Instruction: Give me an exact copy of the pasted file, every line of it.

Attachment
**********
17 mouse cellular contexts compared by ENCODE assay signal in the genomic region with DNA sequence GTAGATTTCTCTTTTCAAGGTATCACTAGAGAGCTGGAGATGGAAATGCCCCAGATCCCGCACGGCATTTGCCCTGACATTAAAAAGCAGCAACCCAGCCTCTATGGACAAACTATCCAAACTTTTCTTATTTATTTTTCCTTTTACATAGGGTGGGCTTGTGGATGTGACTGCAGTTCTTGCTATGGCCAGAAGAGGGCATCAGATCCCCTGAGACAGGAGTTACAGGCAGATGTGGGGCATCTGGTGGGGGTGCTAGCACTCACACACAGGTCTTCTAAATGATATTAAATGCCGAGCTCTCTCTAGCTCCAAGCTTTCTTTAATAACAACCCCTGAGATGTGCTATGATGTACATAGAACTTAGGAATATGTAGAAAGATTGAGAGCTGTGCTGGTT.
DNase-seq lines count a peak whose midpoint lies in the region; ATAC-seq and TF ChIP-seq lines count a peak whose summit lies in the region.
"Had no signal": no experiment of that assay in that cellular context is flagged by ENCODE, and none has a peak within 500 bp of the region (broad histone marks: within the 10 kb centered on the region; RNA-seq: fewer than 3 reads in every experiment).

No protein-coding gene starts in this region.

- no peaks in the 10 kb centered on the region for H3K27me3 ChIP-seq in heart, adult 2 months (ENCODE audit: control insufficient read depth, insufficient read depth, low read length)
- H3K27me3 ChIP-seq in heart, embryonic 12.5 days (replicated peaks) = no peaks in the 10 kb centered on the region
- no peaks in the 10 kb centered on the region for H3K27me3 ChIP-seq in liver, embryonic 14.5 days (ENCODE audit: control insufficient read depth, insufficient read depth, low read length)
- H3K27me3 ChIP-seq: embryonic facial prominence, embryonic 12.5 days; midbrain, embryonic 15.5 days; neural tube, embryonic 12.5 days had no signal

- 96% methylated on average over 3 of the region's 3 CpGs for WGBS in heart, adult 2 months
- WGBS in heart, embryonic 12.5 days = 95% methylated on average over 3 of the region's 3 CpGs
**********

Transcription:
17 mouse cellular contexts compared by ENCODE assay signal in the genomic region with DNA sequence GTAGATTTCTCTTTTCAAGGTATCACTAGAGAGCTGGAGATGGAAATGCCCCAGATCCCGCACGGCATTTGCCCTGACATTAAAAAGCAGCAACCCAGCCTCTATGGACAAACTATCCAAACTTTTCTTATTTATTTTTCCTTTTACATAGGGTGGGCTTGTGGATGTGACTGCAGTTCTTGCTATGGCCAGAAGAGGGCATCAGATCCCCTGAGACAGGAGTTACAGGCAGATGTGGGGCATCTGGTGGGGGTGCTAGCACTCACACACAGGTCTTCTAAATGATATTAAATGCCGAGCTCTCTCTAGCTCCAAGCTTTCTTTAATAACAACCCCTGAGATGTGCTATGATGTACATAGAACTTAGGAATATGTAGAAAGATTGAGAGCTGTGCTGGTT.
DNase-seq lines count a peak whose midpoint lies in the region; ATAC-seq and TF ChIP-seq lines count a peak whose summit lies in the region.
"Had no signal": no experiment of that assay in that cellular context is flagged by ENCODE, and none has a peak within 500 bp of the region (broad histone marks: within the 10 kb centered on the region; RNA-seq: fewer than 3 reads in every experiment).

No protein-coding gene starts in this region.

- no peaks in the 10 kb centered on the region for H3K27me3 ChIP-seq in heart, adult 2 months (ENCODE audit: control insufficient read depth, insufficient read depth, low read length)
- H3K27me3 ChIP-seq in heart, embryonic 12.5 days (replicated peaks) = no peaks in the 10 kb centered on the region
- no peaks in the 10 kb centered on the region for H3K27me3 ChIP-seq in liver, embryonic 14.5 days (ENCODE audit: control insufficient read depth, insufficient read depth, low read length)
- H3K27me3 ChIP-seq: embryonic facial prominence, embryonic 12.5 days; midbrain, embryonic 15.5 days; neural tube, embryonic 12.5 days had no signal

- 96% methylated on average over 3 of the region's 3 CpGs for WGBS in heart, adult 2 months
- WGBS in heart, embryonic 12.5 days = 95% methylated on average over 3 of the region's 3 CpGs